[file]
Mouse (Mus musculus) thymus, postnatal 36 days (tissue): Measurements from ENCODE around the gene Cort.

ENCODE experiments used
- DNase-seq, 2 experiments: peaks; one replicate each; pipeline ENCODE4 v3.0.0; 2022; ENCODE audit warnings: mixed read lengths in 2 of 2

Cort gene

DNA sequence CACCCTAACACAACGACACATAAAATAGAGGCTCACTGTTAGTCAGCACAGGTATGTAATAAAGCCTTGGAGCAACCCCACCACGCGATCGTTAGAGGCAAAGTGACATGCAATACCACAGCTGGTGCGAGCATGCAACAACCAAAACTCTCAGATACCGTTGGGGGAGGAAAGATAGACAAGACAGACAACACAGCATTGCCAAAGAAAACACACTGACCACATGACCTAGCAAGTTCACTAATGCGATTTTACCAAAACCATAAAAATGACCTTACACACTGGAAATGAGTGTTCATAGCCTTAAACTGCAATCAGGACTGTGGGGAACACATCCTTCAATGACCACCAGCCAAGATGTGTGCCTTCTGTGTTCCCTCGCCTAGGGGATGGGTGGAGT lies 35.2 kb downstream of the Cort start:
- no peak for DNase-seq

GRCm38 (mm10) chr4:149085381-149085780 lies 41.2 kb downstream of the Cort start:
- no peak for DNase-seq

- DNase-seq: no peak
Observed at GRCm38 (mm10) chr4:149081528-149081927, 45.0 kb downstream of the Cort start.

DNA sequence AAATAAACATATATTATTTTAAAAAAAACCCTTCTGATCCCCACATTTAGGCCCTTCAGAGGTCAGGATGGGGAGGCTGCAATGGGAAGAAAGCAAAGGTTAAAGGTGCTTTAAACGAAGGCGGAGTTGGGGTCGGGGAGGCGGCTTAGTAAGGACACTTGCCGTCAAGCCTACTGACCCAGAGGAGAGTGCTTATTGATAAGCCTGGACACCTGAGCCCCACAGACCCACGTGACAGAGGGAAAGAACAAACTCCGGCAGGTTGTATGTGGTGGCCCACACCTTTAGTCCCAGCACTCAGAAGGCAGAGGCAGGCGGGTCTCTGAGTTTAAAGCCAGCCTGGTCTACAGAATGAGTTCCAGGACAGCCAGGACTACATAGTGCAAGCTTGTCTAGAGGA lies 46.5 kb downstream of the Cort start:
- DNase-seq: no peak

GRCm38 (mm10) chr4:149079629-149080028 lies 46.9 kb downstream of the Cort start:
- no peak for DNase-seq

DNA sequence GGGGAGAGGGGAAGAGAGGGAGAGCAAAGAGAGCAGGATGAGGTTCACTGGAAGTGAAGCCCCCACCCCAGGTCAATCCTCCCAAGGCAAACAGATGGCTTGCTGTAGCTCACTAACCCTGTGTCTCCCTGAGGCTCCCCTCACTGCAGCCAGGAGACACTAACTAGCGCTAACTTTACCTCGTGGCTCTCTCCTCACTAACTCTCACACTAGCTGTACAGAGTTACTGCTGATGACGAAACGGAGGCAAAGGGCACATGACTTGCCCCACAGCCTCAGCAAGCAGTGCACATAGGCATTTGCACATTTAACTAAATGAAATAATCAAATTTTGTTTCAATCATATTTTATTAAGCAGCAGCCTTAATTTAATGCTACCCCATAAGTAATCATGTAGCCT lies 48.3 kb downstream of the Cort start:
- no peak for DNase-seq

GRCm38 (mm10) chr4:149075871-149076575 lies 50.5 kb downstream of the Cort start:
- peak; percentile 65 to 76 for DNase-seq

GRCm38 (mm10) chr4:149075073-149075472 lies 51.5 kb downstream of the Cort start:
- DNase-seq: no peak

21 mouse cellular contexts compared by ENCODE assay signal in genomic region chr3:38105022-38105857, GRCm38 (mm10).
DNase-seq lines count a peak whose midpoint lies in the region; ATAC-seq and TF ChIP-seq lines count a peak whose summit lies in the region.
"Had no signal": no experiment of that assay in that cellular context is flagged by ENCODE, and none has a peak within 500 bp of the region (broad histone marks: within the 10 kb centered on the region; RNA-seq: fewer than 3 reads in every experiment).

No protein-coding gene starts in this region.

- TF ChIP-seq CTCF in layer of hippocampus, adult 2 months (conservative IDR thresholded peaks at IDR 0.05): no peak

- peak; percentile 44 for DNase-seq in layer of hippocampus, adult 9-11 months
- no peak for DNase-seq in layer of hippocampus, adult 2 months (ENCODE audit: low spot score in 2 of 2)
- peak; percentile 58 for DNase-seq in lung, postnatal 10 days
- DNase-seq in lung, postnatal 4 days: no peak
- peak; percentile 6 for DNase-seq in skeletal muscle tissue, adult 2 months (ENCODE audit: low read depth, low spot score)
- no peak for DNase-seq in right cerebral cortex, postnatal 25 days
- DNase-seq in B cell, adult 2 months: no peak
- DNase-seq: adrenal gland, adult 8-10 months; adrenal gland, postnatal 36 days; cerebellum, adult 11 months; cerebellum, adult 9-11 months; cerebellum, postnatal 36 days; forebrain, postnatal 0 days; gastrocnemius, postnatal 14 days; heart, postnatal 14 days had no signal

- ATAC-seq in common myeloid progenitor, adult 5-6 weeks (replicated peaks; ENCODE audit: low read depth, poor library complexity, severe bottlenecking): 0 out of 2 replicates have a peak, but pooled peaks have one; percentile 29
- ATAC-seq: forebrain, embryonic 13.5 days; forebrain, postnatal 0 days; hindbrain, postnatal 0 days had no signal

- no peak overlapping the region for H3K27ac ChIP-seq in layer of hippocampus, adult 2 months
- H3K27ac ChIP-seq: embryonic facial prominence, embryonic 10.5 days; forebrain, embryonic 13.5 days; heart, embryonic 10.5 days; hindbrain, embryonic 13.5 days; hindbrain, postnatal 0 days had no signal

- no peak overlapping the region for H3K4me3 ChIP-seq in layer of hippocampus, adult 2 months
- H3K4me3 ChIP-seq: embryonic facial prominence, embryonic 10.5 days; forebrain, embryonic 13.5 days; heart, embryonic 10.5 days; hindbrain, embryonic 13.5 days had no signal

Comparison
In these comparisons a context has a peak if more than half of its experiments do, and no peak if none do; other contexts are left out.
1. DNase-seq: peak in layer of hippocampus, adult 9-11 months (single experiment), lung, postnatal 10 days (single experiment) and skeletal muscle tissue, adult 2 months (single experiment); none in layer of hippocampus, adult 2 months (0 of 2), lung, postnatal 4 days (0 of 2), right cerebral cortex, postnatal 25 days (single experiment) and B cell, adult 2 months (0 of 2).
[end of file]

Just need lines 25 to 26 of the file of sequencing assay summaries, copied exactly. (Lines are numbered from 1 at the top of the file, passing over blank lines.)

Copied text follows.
- TF ChIP-seq CTCF in layer of hippocampus, adult 2 months (conservative IDR thresholded peaks at IDR 0.05): no peak

- peak; percentile 44 for DNase-seq in layer of hippocampus, adult 9-11 months